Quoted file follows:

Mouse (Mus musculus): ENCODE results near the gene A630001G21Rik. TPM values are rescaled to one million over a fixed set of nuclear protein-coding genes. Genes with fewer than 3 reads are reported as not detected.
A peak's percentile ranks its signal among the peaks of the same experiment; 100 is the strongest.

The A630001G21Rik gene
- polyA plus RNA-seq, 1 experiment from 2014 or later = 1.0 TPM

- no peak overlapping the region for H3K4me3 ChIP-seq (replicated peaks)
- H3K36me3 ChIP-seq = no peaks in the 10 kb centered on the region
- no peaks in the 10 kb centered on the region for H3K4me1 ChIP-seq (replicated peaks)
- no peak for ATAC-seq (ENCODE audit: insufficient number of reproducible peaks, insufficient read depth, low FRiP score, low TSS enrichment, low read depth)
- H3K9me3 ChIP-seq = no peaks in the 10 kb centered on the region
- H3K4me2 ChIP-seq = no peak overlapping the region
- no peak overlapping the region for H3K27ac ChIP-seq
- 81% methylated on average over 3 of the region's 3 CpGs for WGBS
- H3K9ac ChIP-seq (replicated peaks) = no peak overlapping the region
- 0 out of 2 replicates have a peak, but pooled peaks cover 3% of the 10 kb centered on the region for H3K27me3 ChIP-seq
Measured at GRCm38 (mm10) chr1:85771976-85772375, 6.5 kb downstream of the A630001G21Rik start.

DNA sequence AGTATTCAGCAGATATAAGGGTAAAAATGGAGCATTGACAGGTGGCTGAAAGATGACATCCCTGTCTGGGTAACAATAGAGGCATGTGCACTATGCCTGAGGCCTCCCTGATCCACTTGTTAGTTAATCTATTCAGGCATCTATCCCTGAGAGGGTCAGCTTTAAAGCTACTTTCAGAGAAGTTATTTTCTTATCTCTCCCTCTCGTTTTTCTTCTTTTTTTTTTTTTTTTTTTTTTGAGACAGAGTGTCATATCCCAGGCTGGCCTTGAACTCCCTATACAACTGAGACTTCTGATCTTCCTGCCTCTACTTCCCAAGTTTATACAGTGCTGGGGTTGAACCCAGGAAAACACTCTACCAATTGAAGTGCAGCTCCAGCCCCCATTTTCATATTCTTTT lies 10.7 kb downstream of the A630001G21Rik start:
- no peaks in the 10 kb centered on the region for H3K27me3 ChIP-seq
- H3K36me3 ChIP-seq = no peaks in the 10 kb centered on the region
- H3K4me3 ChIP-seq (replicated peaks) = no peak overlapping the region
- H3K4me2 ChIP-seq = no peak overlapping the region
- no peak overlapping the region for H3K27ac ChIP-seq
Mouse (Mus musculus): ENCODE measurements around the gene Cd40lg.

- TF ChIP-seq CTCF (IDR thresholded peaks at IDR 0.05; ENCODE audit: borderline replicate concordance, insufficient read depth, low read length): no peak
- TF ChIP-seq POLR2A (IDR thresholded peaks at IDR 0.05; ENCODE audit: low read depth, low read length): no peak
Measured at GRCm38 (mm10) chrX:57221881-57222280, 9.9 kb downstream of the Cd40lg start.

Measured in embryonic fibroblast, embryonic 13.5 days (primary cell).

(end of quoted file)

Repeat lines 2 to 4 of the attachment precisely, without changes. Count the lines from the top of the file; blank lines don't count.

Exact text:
A peak's percentile ranks its signal among the peaks of the same experiment; 100 is the strongest.

The A630001G21Rik gene
- polyA plus RNA-seq, 1 experiment from 2014 or later = 1.0 TPM